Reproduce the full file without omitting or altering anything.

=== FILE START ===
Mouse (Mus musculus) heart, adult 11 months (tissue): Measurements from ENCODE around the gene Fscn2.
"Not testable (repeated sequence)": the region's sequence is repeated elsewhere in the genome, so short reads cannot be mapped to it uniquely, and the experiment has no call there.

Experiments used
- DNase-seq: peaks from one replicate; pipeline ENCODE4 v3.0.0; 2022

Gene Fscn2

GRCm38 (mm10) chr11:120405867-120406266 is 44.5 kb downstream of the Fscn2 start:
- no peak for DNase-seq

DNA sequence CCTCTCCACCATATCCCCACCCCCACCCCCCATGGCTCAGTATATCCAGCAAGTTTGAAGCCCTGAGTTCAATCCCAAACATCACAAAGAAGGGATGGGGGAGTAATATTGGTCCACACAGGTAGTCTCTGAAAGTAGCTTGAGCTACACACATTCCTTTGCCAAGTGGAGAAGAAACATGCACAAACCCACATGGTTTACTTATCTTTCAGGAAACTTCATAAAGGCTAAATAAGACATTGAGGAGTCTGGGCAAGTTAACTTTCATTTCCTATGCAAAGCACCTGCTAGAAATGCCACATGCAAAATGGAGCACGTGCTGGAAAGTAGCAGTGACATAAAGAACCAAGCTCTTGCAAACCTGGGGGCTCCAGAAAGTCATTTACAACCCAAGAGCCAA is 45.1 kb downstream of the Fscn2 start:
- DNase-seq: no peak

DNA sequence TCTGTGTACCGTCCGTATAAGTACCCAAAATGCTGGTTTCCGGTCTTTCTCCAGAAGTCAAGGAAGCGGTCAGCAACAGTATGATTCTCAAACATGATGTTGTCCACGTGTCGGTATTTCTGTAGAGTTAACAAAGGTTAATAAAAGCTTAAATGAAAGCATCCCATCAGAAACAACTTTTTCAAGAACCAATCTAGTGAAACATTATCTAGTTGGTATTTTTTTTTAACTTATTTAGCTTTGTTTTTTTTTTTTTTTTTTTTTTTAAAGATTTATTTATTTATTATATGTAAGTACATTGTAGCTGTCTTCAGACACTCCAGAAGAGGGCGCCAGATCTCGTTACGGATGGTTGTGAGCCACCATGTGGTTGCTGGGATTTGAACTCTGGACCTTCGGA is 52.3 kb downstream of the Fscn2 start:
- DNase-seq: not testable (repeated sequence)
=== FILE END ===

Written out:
Mouse (Mus musculus) heart, adult 11 months (tissue): Measurements from ENCODE around the gene Fscn2.
"Not testable (repeated sequence)": the region's sequence is repeated elsewhere in the genome, so short reads cannot be mapped to it uniquely, and the experiment has no call there.

Experiments used
- DNase-seq: peaks from one replicate; pipeline ENCODE4 v3.0.0; 2022

Gene Fscn2

GRCm38 (mm10) chr11:120405867-120406266 is 44.5 kb downstream of the Fscn2 start:
- no peak for DNase-seq

DNA sequence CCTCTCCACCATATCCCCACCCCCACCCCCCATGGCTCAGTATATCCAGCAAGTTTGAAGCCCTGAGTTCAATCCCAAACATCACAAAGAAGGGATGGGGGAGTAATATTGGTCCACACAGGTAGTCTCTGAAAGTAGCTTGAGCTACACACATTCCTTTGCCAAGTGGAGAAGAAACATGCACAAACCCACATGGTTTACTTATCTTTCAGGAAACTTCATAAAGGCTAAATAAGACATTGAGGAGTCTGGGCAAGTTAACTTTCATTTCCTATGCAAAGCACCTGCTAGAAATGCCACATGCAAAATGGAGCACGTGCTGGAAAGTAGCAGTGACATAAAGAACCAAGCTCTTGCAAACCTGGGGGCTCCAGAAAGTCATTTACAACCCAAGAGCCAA is 45.1 kb downstream of the Fscn2 start:
- DNase-seq: no peak

DNA sequence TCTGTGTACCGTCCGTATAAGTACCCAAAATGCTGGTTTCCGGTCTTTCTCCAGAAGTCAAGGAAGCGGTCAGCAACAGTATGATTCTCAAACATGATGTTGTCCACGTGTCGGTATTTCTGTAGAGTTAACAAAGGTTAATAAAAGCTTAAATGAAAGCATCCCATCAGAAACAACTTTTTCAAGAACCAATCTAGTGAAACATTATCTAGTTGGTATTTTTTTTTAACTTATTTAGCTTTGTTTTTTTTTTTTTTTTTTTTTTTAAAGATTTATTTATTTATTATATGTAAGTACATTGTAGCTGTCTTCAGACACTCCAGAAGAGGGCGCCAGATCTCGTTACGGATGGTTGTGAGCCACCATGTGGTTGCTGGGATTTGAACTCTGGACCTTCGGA is 52.3 kb downstream of the Fscn2 start:
- DNase-seq: not testable (repeated sequence)